Chickweed does not survive winter. Their seeds do and those seeds can germinate after several years.
Thousands of seeds are dropped on the surface of the soil when a chickweed plant matures. The seeds survive winter and germinate when conditions allow.
With flowerbeds, removing a thin layer of soil from the top of the bed early in the spring can eliminate chickweed. If you follow this technique, chickweed will be mostly gone within a few seasons. Remove the plants that appear during the season and do not let them go to seed. Avoid turning flower beds as buried seeds from chickweed will germinate once they are near the surface even after several years.
Chickweeed in your lawn is difficult if not impossible to eliminate. For lawns, I recommend Later's Chickweed, Clover & Thistle Killer. When applied as the chickweed flowers, control can be achieved with a single application. This product, unlike other herbicides, did not damage the grass.
Dandelions have a single tap root that will not regenerate if cut below soil level.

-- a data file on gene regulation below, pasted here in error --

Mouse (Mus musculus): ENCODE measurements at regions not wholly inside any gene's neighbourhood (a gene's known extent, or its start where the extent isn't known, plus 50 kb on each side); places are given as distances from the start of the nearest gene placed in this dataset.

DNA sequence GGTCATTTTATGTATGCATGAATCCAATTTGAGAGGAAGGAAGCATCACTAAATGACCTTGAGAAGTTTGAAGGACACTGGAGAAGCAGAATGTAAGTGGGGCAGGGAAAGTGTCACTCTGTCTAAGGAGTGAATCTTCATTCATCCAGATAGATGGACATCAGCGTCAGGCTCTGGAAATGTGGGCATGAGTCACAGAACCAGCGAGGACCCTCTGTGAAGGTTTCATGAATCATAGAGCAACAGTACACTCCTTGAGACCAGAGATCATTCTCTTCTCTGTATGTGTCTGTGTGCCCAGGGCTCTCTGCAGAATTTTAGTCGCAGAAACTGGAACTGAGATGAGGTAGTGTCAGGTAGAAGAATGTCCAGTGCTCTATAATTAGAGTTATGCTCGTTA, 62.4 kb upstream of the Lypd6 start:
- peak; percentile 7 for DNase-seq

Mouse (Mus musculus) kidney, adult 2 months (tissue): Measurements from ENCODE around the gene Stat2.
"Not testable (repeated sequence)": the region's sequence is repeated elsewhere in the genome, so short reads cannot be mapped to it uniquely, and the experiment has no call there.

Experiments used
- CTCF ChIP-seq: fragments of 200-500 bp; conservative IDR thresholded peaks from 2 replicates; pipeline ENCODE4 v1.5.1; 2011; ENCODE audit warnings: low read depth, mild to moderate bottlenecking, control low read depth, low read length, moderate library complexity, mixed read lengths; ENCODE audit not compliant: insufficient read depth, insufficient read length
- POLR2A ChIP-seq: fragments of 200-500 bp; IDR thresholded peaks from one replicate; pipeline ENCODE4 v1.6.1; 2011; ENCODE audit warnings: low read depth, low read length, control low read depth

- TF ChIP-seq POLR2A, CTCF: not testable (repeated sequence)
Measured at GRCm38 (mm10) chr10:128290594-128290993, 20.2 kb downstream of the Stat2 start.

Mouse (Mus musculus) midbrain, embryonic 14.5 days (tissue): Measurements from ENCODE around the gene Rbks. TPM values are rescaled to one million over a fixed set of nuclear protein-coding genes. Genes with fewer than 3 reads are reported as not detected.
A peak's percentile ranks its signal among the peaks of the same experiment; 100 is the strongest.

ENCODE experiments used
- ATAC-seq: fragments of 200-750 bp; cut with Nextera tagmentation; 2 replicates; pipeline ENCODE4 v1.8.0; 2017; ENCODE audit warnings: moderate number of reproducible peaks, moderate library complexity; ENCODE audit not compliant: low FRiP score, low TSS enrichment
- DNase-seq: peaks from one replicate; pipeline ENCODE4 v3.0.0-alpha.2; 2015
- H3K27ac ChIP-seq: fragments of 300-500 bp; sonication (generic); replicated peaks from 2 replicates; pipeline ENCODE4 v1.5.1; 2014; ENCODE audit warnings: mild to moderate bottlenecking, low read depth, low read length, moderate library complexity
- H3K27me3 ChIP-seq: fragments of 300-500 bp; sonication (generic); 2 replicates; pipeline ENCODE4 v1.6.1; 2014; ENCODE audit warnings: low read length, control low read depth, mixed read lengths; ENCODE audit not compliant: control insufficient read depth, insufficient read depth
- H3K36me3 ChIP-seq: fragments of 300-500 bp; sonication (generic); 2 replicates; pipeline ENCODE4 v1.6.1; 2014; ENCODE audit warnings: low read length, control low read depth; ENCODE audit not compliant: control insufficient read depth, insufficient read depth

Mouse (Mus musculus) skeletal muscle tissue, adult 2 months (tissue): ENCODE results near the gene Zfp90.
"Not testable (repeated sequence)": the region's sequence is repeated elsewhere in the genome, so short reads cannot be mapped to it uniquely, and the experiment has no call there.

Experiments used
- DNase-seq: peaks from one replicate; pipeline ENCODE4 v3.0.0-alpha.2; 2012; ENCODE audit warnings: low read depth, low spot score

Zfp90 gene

This weed is the scourge of many lawns and flowerbeds. We are told to spray the plant with a herbicide or to dig it out. The easy way is to cut the root with a utility knife just below the surface of the soil. This takes very little effort and the plant lifts easily. The root will not regenerate.
When your lawn is well watered and healthy, dandelion seeds cannot start.
Watch your clippings.
For years I could not figure out how grass was starting in the flowerbeds. If your lawn mover sprays grass clippings onto the flower bed, some of the clippings and seeds will start. The cure was simple. Always mow along the edge so that clippings go toward the centre of your lawn.